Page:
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What is a Field-of-View Scanner?

Technology of SP8 confocal microscope


A field-of-view scanner is an assembly of galvanometric scanning mirrors used in single-point confocal microscopes that offer the correct optical recording of large field sizes. The field-of-view scanner employs a three-mirror concept that offers superior homogeneity in illumination compared to classical two-mirror scanners, without compromising high scanning speed. The galvanometric scanners are controllable in speed and position, allowing zoom and pan functions as well as tuning the scan frequency. They also allow resting point illumination as is required for, e.g., FCS -measurements.

X2Y scanner design

The tree-mirror concept is known as the “x2y scanner”. This approach solves the general problem of scanner systems with two mirrors which cannot be placed in the correct position (the back focal plane) at the same time without additional relay optics. Usually, deviations are accepted by compromising the homogeneity of illumination (with negative effects on uniformity of brightness and resolution). A single mirror solution (cardanic) offers homogeneous illumination, but is restricted to very low scanning speeds.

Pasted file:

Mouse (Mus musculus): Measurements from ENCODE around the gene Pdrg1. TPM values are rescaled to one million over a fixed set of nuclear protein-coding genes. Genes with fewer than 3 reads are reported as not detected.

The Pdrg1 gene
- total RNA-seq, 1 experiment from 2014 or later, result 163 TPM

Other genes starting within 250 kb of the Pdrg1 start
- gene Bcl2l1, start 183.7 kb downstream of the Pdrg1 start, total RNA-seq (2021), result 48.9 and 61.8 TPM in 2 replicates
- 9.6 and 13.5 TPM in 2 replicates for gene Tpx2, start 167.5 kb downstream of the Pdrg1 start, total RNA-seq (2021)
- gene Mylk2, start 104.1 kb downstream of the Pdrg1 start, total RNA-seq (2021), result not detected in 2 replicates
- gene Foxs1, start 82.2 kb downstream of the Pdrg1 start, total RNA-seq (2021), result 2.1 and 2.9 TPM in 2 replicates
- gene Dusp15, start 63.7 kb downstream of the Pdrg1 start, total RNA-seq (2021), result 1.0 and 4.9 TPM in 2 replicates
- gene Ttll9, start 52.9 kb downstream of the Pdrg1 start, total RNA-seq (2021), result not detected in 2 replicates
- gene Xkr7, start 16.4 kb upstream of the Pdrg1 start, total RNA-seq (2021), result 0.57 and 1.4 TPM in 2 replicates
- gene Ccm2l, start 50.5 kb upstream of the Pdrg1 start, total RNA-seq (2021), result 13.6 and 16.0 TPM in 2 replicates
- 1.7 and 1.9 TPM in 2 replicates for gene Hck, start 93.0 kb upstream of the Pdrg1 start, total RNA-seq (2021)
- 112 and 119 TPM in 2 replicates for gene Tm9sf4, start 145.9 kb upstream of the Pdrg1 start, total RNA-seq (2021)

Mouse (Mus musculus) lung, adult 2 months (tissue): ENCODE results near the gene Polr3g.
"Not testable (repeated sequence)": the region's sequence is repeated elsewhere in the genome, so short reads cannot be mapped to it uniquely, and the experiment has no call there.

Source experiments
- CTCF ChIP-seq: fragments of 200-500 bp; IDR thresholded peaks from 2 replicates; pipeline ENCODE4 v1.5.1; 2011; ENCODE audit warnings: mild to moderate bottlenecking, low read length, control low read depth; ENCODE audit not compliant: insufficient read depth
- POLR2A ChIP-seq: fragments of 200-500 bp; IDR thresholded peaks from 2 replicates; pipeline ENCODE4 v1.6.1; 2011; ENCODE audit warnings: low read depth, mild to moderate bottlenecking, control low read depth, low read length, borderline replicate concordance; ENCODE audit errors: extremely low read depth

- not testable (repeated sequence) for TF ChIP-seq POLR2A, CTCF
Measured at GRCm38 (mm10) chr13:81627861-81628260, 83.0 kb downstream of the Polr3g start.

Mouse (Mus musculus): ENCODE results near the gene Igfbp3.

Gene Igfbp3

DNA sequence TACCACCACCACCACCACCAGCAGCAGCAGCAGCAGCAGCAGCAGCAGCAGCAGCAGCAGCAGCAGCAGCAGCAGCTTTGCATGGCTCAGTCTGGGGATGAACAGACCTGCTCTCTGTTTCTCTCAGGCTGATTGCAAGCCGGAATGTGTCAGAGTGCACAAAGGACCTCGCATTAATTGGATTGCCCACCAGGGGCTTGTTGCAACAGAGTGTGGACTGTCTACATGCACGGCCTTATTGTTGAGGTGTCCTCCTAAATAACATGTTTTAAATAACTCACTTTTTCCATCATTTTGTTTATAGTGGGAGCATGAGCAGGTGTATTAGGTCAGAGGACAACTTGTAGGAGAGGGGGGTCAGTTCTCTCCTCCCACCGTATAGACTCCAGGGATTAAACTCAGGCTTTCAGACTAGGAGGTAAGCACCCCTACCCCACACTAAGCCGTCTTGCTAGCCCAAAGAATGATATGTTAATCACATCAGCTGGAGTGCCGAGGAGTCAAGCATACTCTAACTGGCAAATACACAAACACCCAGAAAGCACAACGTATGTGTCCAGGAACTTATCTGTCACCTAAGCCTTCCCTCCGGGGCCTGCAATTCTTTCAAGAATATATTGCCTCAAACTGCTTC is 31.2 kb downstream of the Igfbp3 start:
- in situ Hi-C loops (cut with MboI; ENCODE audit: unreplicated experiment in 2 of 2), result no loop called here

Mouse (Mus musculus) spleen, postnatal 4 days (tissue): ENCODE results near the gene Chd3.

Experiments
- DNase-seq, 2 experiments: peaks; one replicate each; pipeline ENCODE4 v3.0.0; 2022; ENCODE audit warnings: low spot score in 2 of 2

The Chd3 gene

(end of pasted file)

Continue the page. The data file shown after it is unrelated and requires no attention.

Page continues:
The x2y scanner illuminates the full field of view (FOV) homogeneously and allows high scanning speed.

Control zoom & pan

The field-of-view scanner is composed of two y-scanning mirrors in combination with a position-programmable galvanometric scanner for the x-direction. Such a combination allows the position of the beam to be known and actively controlled at any time. It also enables an electronic control of the scan speed, offset (panning), and amplitude (zooming) which are restricted only by the mechanical properties of the scanner.

Extremely high scanning speed is achieved with a resonant scanner. A tandem scanner is a device that combines both field of view and resonant scanning for alternative uses.

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